Lawrence Kudlow

[Guest post by Matthew Zeitlin] Lawrence Kudlow, as pure a supply sider as there is, makes noises that sound like what a decent number of Republican congressmen describe as “alarmism”: Senator McConnell is determined to produce something from this grand-design package. He’s a smart guy. He may be saving the GOP from itself. McConnell believes that debt default must be completely taken off the table.

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In many ways, the health care debate is a repeat over Bill Clinton's 1993 budget. The administration hailed it as a worthwhile step in restoring progressivity to the tax code and reducing the budget deficit. The opposition featured the same basic combination of apoplexy on the right and cynicism in the center. Start with the right-wingers. Lawrence Kudlow wrote a couple weeks ago: More spending. More tax hikes on investors, businesses, and individuals. New government boards to control prices, ration care, and redistribute income.

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Bruce Bartlett reports that David Malpass is "exploring" a Senate run in New York, presumably as a Republican. Malpass is an unusual character, a die-hard supply-sider and an economic forecaster. Like most economic forecasters, Malpass is wrong a great deal of the time, though particular brand of his wrongness tends to correspond to the Republican Party agenda in general and the status of upper-bracket tax levels in particular. Malpass writes regularly for outlets like the Wall Street Journal op-ed page and National Review Online.

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Rehabilitating Bush

Former George W. Bush economic advisor Keith Hennessey is tired of the Obama administration dragging its predecessor's name through the mud. So rather than simply imply or assert that President Obama's fiscal record is worse than George W. Bush's, like most conservatives do, Hennessey actually tries to make the argument that Obama's policies are more profligate than Bush's. I remember Bush's fiscal policies, and the political environment that surrounded them, pretty well.

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The Pathetic Party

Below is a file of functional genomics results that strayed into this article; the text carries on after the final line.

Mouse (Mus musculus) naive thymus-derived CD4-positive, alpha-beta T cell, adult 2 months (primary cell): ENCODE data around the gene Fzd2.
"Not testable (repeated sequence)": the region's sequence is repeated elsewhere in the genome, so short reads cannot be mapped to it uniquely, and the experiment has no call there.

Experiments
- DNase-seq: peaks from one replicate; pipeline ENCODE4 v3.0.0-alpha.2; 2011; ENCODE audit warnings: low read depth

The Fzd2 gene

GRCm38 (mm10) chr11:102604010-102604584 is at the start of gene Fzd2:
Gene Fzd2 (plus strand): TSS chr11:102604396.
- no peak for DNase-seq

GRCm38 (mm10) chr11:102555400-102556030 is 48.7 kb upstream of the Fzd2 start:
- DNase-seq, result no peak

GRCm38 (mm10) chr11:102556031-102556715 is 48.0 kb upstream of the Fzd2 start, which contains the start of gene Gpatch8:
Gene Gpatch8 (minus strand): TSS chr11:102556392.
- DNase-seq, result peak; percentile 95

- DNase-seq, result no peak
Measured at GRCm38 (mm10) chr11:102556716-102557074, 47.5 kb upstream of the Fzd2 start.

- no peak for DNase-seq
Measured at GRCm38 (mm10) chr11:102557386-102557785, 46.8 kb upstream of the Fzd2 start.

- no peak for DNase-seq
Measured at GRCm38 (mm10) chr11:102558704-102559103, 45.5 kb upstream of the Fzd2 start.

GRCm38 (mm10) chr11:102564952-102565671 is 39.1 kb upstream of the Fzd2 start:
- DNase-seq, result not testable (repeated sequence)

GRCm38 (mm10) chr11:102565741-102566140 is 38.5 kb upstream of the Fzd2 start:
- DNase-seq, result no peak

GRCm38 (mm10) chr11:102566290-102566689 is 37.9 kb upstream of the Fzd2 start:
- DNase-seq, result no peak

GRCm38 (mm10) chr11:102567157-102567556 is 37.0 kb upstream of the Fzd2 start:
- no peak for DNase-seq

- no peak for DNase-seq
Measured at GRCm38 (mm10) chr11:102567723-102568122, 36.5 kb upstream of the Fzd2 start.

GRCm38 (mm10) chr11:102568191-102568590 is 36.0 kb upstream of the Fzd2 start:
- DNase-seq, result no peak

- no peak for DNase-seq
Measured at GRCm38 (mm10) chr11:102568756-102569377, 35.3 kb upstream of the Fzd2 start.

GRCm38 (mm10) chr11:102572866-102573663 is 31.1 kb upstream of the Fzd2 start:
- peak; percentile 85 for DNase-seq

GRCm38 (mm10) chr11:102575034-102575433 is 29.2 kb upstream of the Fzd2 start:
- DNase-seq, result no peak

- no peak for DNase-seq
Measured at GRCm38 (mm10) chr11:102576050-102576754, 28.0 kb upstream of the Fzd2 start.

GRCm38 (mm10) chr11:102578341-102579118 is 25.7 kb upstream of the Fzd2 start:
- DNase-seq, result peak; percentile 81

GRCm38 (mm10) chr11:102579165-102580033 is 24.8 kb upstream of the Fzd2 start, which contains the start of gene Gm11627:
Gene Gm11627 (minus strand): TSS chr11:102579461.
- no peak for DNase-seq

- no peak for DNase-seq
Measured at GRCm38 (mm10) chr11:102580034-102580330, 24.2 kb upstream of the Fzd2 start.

Barely a week into George W. Bush's presidency, his tax cut seems almost inevitable. The Democrats appear set to repeat their sordid performance of 20 years ago--when, instead of resisting Ronald Reagan's tax cut, they larded it with special-interest subsidies of their own. The size of the tax cut acceptable to Democrats edges up almost daily, from $500 billion to (as we go to press) $850 billion. Republicans, meanwhile, have begun predicting that the eventual tax cut might end up even larger than Bush's bloated proposal.

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In the course of offering up his daily paean to the Bush economy, Lawrence Kudlow casually mentions that we're enjoying a "25 year long boom." He attributes it to Reagan, and, naturally, goes on to plead for tax cuts. But, of course, this 25 year boom also included the Clinton years. So why would returning to the tax policies of the Clinton years kill the boom? --Jonathan Chait

Lawrence Kudlow's efforts to explain the stock market as a response to political events never fail to amuse. Kudlow's basic theory is that the stock market rises when Republicans cut taxes, win elections, and so on, and that it tanks when Democrats win, raise taxes, etc. As even a layperson understands, this theory is obviously insane. Take today's example, in which Kudlow asserts that the stock market is being rattled by the Democrats plan to enact union card check legislation. The explanation is obviously crazy.

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The Home Front

Prior to September 11 the White House and Congress were gearing up for an intensely partisan battle over the federal budget. The available surplus was suddenly gone, and with popular--and needed--spending on education and defense in jeopardy, each party blamed the other. According to the White House and some congressional Republicans, the fault was Democrats' unseemly attachment to the Social Security lockbox, an accounting fiction that masked the fact that we were still running massive surpluses within Social Security, surpluses that could be tapped to pay for defense and other spending. The

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Honest John

I am prepared to vote for my first Republican, John Kasich," read a letter to The New York Times Magazine in May. "I have the impression that he favors no-nonsense politics, equity for the common man, and fiscal restraint, a rare combination in this politically combative era." The letter-writer, Michael Pivarnik of Indiana, Pennsylvania, received this impression from reading a Times Magazine profile of Kasich written by R.W. Apple Jr.

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